19

Modeling and estimation for stepped automatic transmission with clutch-to-clutch shift technology

Watechagit, Sarawoot 30 September 2004 (has links)
No description available.
20

Fault estimation algorithms : design and verification

Su, Jinya January 2016 (has links)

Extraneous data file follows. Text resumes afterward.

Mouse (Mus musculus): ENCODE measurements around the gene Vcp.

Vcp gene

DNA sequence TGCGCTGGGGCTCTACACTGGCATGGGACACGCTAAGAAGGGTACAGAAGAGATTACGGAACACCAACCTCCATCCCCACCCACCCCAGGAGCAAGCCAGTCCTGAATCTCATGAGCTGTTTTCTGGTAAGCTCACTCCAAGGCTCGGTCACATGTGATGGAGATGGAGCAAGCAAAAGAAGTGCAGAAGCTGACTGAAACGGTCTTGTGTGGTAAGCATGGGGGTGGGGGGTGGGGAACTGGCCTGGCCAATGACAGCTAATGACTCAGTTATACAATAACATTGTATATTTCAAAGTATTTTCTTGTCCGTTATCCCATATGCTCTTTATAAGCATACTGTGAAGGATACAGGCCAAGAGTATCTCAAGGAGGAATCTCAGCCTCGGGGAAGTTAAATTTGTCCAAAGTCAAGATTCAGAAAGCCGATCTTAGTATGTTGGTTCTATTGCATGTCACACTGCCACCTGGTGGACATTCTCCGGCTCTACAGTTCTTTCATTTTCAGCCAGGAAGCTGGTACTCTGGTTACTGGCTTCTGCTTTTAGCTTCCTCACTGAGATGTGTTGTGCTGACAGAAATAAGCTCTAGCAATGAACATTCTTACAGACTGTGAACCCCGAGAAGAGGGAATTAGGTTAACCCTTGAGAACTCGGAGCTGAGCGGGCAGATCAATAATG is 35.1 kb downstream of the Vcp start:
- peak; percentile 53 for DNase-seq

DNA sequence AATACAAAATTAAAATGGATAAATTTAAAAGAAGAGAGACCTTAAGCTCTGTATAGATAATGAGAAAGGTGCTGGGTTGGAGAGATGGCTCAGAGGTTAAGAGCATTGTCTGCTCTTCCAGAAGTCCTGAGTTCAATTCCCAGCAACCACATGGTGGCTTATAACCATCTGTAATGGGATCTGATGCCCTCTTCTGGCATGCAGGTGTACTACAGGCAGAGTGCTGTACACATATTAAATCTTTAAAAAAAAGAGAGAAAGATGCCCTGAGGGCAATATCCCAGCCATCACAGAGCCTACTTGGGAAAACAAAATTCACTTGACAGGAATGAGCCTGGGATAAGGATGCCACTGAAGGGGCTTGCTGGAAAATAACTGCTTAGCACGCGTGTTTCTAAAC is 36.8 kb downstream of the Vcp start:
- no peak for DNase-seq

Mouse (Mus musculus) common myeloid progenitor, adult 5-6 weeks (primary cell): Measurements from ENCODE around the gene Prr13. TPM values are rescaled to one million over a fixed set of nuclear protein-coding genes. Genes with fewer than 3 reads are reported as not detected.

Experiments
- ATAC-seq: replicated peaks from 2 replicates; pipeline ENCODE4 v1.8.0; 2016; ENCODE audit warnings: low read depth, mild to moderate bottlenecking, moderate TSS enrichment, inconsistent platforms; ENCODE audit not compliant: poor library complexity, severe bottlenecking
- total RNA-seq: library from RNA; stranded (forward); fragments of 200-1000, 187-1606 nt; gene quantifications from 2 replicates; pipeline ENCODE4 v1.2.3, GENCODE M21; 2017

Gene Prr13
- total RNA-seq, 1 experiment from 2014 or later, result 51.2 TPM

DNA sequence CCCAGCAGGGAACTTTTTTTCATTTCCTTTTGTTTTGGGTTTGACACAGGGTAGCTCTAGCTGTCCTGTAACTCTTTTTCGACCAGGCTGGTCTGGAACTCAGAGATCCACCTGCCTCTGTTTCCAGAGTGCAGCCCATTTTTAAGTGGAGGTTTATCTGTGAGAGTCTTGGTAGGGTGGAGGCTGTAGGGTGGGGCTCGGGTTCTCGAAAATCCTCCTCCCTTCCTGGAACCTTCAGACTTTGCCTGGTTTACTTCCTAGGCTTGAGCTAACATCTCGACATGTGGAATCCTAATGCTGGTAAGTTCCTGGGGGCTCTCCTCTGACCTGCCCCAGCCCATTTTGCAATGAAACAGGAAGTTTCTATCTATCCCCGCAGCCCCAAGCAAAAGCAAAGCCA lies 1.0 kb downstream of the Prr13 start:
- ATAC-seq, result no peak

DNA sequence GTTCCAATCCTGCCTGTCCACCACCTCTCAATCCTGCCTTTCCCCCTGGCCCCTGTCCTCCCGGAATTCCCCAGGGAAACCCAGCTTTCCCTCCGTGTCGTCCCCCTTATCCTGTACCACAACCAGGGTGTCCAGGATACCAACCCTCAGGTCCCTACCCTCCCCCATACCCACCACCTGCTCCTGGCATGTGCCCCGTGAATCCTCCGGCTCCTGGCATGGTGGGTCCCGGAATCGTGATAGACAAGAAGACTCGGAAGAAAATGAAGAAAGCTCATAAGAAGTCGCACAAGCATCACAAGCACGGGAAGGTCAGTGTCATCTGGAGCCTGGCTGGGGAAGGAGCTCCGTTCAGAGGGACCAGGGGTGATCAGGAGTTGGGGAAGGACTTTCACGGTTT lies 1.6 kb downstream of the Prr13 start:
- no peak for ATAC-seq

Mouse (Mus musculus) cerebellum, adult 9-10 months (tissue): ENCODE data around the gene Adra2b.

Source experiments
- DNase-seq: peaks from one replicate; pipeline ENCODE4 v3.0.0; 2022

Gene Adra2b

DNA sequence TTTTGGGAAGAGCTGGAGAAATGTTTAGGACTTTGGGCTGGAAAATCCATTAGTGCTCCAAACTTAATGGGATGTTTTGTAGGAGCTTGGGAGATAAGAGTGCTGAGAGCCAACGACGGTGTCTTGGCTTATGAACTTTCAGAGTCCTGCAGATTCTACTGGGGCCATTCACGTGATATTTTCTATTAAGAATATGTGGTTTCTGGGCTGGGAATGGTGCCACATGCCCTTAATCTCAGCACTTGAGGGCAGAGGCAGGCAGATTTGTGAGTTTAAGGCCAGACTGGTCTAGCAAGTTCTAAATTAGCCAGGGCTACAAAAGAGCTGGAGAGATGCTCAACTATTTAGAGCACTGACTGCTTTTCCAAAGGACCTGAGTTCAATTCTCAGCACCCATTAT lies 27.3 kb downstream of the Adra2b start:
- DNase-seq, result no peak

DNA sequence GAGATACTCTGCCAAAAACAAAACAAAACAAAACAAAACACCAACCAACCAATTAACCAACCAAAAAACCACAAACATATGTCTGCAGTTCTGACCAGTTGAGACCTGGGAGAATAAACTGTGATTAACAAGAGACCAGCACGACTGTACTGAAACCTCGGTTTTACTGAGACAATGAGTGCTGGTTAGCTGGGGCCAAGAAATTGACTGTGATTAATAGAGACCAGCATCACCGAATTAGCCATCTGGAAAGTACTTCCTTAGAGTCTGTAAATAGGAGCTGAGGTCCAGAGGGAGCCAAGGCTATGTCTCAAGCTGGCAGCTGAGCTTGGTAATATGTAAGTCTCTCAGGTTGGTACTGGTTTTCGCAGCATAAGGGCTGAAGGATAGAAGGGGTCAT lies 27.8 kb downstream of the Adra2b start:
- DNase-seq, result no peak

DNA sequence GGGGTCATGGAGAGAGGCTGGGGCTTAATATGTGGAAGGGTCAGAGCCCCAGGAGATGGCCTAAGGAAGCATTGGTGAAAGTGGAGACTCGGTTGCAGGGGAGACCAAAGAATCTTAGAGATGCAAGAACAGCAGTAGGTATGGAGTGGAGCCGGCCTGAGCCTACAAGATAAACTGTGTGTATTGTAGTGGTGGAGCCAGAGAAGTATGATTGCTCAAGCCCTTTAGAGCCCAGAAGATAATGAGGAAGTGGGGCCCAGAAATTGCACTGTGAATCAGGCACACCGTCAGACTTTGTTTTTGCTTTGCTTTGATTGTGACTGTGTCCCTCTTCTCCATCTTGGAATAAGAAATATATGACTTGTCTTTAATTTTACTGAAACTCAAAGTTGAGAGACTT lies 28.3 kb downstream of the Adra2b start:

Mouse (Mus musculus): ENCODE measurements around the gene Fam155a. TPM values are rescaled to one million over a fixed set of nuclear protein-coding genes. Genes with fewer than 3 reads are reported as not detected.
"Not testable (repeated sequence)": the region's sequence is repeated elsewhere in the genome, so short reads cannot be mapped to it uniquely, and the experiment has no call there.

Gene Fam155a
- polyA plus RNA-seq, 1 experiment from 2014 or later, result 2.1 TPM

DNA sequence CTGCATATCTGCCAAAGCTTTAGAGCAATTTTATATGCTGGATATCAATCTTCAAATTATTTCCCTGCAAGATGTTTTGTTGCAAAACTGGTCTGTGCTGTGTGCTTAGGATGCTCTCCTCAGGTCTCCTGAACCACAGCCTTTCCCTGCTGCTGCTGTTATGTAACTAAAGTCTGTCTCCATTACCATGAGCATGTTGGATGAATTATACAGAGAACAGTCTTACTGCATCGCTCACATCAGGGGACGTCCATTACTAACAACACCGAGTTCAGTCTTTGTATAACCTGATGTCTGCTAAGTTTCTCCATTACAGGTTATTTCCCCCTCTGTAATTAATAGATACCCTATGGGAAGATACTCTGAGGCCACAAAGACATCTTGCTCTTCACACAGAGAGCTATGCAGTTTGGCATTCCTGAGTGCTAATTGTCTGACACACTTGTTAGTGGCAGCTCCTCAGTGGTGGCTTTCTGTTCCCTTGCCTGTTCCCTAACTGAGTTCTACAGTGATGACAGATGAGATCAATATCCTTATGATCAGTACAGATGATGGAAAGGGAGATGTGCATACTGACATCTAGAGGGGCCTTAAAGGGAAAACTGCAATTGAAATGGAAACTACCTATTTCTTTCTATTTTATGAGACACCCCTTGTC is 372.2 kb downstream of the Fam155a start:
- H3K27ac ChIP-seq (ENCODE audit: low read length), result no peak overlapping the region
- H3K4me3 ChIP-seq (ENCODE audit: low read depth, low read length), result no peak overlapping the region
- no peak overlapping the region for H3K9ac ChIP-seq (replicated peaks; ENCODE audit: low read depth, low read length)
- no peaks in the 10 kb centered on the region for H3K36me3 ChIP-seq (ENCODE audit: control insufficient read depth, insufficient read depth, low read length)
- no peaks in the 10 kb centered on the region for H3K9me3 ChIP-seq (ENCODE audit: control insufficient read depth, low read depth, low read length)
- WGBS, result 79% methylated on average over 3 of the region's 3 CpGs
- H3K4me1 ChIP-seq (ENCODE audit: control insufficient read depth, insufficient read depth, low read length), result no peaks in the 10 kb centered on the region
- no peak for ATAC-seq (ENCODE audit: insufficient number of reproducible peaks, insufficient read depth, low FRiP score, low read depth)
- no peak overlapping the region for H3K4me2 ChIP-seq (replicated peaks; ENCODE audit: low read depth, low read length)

The research in this thesis is undertaken by observing that modern systems are becoming more and more complex and safety-critical due to the increasing requirements on system smartness and autonomy, and as a result health monitoring system needs to be developed to meet the requirements on system safety and reliability. The state-of-the-art approaches to monitoring system status are model based Fault Diagnosis (FD) systems, which can fuse the advantages of system physical modelling and sensors' characteristics. A number of model based FD approaches have been proposed. The conventional residual based approaches by monitoring system output estimation errors, however, may have certain limitations such as complex diagnosis logic for fault isolation, less sensitiveness to system faults and high computation load. More importantly, little attention has been paid to the problem of fault diagnosis system verification which answers the question that under what condition (i.e., level of uncertainties) a fault diagnosis system is valid. To this end, this thesis investigates the design and verification of fault diagnosis algorithms. It first highlights the differences between two popular FD approaches (i.e., residual based and fault estimation based) through a case study. On this basis, a set of uncertainty estimation algorithms are proposed to generate fault estimates according to different specifications after interpreting the FD problem as an uncertainty estimation problem. Then FD algorithm verification and threshold selection are investigated considering that there are always some mismatches between the real plant and the mathematical model used for FD observer design. Reachability analysis is drawn to evaluate the effect of uncertainties and faults such that it can be quantitatively verified under what condition a FD algorithm is valid. First the proposed fault estimation algorithms in this thesis, on the one hand, extend the existing approaches by pooling the available prior information such that performance can be enhanced, and on the other hand relax the existence condition and reduce the computation load by exploiting the reduced order observer structure. Second, the proposed framework for fault diagnosis system verification bridges the gap between academia and industry since on the one hand a given FD algorithm can be verified under what condition it is effective, and on the other hand different FD algorithms can be compared and selected for different application scenarios. It should be highlighted that although the algorithm design and verification are for fault diagnosis systems, they can also be applied for other systems such as disturbance rejection control system among many others.